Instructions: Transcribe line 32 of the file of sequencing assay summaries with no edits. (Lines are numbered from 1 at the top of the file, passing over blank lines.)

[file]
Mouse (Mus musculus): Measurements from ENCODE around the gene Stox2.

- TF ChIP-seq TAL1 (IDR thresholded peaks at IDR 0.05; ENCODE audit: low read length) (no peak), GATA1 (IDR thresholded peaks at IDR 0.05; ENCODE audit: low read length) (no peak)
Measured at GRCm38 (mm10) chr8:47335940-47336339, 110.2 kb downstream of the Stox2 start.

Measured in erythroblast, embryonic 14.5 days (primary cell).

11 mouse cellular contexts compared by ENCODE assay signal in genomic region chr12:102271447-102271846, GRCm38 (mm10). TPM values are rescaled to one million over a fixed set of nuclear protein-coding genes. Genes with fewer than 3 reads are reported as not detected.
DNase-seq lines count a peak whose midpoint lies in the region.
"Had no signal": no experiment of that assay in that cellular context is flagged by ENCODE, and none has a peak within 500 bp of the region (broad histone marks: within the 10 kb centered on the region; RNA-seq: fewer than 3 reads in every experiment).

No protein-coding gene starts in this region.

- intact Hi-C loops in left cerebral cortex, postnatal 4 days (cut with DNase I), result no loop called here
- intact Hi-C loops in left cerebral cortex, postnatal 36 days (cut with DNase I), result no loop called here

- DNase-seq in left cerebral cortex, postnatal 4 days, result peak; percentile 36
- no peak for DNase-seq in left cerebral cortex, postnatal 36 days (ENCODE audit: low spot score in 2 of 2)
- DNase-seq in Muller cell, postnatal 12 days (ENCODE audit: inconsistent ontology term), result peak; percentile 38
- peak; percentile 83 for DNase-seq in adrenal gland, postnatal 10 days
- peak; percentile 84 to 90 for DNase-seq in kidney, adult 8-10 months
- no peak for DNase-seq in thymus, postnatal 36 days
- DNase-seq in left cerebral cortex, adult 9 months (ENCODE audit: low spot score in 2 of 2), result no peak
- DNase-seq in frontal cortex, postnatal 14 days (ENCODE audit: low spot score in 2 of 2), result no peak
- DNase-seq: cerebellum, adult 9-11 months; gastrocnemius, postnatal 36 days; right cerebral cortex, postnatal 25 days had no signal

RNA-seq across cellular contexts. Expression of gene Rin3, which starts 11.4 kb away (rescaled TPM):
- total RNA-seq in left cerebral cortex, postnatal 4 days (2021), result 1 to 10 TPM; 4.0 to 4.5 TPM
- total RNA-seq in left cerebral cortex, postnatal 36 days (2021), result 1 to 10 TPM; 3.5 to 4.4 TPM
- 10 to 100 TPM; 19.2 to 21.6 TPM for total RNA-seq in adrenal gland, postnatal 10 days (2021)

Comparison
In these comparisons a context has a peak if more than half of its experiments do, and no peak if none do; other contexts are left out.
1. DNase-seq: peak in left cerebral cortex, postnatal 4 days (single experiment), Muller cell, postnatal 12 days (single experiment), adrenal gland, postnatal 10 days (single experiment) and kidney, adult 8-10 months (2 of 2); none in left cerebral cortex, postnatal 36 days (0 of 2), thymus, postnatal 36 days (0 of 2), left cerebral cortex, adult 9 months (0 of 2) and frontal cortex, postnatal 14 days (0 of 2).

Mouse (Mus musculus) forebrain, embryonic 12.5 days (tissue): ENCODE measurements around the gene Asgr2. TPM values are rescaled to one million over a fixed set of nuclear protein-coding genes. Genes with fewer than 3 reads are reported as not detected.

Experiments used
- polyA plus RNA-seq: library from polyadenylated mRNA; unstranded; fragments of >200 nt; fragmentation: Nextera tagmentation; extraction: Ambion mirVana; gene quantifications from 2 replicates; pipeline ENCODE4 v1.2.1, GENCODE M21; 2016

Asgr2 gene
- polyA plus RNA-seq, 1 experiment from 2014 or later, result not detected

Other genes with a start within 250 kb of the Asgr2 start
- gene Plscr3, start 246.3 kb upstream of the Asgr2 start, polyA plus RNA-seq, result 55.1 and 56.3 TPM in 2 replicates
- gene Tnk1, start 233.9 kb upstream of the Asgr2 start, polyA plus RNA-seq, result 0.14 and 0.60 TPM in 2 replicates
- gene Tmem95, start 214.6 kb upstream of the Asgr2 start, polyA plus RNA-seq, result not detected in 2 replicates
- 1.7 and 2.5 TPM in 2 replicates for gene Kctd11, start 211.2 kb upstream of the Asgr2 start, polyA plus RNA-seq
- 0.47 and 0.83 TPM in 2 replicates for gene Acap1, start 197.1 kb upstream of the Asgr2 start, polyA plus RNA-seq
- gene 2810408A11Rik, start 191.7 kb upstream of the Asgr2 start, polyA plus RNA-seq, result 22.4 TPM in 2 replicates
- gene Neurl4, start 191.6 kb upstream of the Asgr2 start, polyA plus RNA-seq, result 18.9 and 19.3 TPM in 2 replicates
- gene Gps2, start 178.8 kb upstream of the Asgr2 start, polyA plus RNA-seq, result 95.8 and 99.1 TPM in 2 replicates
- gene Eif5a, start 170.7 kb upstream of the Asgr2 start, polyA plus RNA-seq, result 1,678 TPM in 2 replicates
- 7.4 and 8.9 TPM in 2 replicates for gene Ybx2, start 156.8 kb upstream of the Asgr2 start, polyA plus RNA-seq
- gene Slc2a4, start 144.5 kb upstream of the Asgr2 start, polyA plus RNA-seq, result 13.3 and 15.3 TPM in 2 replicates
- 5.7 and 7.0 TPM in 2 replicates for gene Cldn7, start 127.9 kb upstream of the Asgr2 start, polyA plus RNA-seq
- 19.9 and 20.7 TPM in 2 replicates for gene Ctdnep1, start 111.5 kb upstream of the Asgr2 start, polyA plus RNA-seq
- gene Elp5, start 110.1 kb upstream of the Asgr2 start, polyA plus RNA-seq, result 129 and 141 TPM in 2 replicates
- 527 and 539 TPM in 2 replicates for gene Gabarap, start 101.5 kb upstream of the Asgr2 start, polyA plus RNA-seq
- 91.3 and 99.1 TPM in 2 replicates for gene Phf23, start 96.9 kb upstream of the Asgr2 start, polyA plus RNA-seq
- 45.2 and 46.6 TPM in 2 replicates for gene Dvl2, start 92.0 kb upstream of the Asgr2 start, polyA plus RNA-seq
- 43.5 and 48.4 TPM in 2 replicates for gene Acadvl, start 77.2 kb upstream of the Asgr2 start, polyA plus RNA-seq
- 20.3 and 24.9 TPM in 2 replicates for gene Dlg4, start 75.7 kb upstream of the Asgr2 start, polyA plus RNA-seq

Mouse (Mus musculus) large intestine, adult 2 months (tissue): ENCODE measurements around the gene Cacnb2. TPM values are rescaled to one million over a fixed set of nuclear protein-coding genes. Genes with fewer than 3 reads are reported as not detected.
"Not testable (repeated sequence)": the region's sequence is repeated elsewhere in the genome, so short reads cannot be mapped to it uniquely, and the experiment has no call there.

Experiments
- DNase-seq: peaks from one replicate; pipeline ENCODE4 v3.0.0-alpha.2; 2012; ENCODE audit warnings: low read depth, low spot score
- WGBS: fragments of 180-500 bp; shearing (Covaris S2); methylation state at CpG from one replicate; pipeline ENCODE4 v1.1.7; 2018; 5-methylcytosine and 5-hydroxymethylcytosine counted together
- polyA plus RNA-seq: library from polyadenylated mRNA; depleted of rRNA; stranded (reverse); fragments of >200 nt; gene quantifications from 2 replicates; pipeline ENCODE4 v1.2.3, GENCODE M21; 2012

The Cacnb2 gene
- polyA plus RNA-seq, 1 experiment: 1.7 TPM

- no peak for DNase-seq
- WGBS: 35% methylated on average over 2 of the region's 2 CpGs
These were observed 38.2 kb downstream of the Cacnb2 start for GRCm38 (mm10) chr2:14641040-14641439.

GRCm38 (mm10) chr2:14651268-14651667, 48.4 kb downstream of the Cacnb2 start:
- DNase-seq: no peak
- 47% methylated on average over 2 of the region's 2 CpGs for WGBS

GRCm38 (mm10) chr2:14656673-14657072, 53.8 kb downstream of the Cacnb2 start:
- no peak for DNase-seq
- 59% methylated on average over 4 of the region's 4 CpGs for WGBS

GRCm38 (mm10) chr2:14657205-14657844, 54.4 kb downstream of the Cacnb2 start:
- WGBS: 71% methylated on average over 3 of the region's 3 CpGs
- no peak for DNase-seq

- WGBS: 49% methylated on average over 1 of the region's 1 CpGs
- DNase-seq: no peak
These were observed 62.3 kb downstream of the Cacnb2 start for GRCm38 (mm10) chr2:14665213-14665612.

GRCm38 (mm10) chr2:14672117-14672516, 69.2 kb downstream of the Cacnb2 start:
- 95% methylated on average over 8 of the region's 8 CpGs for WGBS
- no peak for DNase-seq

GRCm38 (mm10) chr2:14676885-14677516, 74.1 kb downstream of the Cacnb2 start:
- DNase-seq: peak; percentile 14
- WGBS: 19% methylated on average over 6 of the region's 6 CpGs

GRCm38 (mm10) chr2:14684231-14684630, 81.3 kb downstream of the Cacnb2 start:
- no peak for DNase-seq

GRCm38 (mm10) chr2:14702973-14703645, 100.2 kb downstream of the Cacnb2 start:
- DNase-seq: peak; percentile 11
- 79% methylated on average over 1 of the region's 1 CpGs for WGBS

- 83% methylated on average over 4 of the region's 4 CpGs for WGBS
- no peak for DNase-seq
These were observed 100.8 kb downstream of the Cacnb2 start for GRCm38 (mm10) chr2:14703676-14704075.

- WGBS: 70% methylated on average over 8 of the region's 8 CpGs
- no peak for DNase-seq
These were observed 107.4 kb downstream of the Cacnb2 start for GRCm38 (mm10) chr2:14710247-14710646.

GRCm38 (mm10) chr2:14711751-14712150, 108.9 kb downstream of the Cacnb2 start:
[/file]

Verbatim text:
Other genes with a start within 250 kb of the Asgr2 start